Leave the Barn? Go Outside? Yeah Right.

The weather outside is frightful. So bad, in fact, they cancelled racing today. Like any good rider, I’m always looking for an excuse to not ride, and fifty mile an hour winds and sideways rain seem like a good place to start. But this is the racetrack, and these are racehorses, and the more you don’t ride them, well, the more you don’t ride them. Riding lessons become flying lessons.

Now, we all know that I learned to ride at a posh fancy hunter barn. I learned to do things the right way. The British way, the time-honored way, the safe way.

I would have gotten in so much trouble if I’d ridden in the barn! You always, always dismounted outside! What if you rode into the barn and the horse went into a wild tantrum and knocked you into a wall? Then what? Well you’d just be so screwed, that’s what!

Now it’s like, “Hey Natalie, your horse didn’t go into a wild tantrum and knock you into the wall. Maybe check his temperature, huh?”

Okay, it’s not that bad. Not quite. But I do get to ride in the barn. And it’s awesome.

Also in the shedrow we don't wear hard hats. Hah just kidding. This is a track pony we were playing with after work.

I’d shedrowed horses before in Florida. Racing barns are just very cleverly designed so that the stalls are back to back, instead of facing a central aisle, and so when it’s raining or snowing or there’s hurricane force winds threatening to blow you out of the saddle, you can ride down the aisles that run in front of the stalls. The first time I went to ride in Ocala, I was completely astonished by this set-up. I still don’t know why you’d have a center-aisle barn if you could have a shedrow (especially in Florida, where you don’t need exterior walls and can let the breeze float in, like the aisles are wide porches shading the stalls and your work area.)

Of course the shedrows at Aqueduct are a little more treacherous than these breezy open places I rode at in Florida. It’s older, and darker, and narrower, and there are buckets and wheelbarrows and chickens and pigeons – any number of dangerous obstacles in your path. There are also other horses, other people, farriers, vets, innocent bystanders, magical falling rakes and pitchforks… basically, scary stuff.

Remember the old video game Paperboy? It’s like that, for racehorses. Shedrow, that would make an awesome video game. Get the racehorse around the shedrow without getting smushed against a wall.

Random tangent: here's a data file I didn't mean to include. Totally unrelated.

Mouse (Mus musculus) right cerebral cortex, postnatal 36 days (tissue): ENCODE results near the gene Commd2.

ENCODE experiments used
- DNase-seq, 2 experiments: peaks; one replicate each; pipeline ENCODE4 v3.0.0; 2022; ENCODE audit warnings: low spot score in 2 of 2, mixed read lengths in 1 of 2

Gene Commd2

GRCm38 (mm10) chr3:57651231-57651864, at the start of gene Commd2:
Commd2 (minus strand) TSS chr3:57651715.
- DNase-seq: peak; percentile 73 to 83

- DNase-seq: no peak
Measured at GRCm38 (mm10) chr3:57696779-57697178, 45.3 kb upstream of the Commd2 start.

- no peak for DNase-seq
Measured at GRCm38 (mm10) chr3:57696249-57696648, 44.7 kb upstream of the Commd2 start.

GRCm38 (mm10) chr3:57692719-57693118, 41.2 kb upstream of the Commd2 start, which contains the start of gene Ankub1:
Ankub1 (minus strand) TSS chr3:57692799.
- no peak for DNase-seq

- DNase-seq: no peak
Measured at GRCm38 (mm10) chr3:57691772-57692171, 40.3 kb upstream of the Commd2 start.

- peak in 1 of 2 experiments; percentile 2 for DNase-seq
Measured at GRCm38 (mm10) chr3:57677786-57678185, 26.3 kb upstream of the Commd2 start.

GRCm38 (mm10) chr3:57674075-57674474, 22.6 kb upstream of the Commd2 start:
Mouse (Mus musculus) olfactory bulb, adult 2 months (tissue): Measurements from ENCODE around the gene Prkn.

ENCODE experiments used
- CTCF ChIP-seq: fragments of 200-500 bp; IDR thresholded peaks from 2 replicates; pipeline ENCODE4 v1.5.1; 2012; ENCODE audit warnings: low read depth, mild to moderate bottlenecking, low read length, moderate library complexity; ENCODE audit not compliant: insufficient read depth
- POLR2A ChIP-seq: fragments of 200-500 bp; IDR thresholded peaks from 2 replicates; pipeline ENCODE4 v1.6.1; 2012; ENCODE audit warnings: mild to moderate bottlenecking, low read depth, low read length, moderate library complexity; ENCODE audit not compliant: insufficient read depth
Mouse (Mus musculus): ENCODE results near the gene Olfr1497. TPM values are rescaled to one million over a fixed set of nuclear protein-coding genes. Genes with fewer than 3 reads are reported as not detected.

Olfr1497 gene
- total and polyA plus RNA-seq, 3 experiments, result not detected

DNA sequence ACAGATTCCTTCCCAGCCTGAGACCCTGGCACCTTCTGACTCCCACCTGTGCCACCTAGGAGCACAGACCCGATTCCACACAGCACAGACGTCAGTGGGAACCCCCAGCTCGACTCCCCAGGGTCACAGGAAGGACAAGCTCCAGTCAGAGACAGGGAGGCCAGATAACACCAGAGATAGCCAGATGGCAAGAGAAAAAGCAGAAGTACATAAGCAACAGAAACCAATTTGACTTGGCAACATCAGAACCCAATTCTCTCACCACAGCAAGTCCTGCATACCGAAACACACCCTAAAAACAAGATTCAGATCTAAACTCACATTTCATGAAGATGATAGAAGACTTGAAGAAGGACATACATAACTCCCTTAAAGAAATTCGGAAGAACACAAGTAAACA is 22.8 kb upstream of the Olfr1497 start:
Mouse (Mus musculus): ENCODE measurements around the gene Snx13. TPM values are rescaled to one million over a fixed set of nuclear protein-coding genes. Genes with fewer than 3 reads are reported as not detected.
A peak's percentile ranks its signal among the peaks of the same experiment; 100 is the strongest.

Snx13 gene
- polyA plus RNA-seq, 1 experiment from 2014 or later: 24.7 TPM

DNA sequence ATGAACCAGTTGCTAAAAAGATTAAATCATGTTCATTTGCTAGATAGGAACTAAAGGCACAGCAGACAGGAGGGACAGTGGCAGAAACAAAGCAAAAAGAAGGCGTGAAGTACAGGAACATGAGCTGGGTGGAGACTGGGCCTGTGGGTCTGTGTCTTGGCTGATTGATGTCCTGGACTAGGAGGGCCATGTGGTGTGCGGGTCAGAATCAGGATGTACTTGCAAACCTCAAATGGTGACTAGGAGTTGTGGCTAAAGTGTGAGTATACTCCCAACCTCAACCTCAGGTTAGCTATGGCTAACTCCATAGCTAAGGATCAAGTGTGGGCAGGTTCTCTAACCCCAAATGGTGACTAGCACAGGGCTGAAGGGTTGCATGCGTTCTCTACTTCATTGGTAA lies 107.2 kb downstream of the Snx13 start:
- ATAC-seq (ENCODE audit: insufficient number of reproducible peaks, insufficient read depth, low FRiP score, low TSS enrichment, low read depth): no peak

It’s not really the walls that bother me, actually. Remember I hit one of those already, over the summer, and that did stop hurting. Eventually. About two weeks ago. It’s the pipes that always concern me. There are these pipes running along the ceiling, as if you’re riding in a subway tunnel or something, and I’m nervous of anything above my head when I’m riding, courtesy of that fancy hunter barn and their Worst-Case-Scenario approach to teaching.

But still, I’ll take pipes over fifty mile and hour winds and blowing rain. Go outside and ride where? I am not – leaving – this – barn!

 

 

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2 Comments

Filed under racetrack life

2 responses to “Leave the Barn? Go Outside? Yeah Right.

  1. Hee. I confess: I’ve started riding Lucky into the barn aisle. He does not appear to care. (Of course, everyone’s outside, no one is likely to open any doors, and if he by some bizarre mischance did decide to buck it would actually be a pretty easy jump to the hayloft nad wouldn’t THAT mess with his little horsey brain?)

    I just dropped off board today, though–it is snowing. A lot. And still coming down. Forget riding, we’re just working on not freezing the butt off.

  2. Dude, that’s awesome!

    I actually just like the usage of the word “smushed.”

    And shedrow, which somehow reminds me of “Stairway to Heaven.” Must be, “bustle in your hedgerow” which makes little (or no) sense whatsoever, but is what pops into my weird little brain when I see shedrow.

    This must have been why you got on the train with such dirty pants! Sweet.

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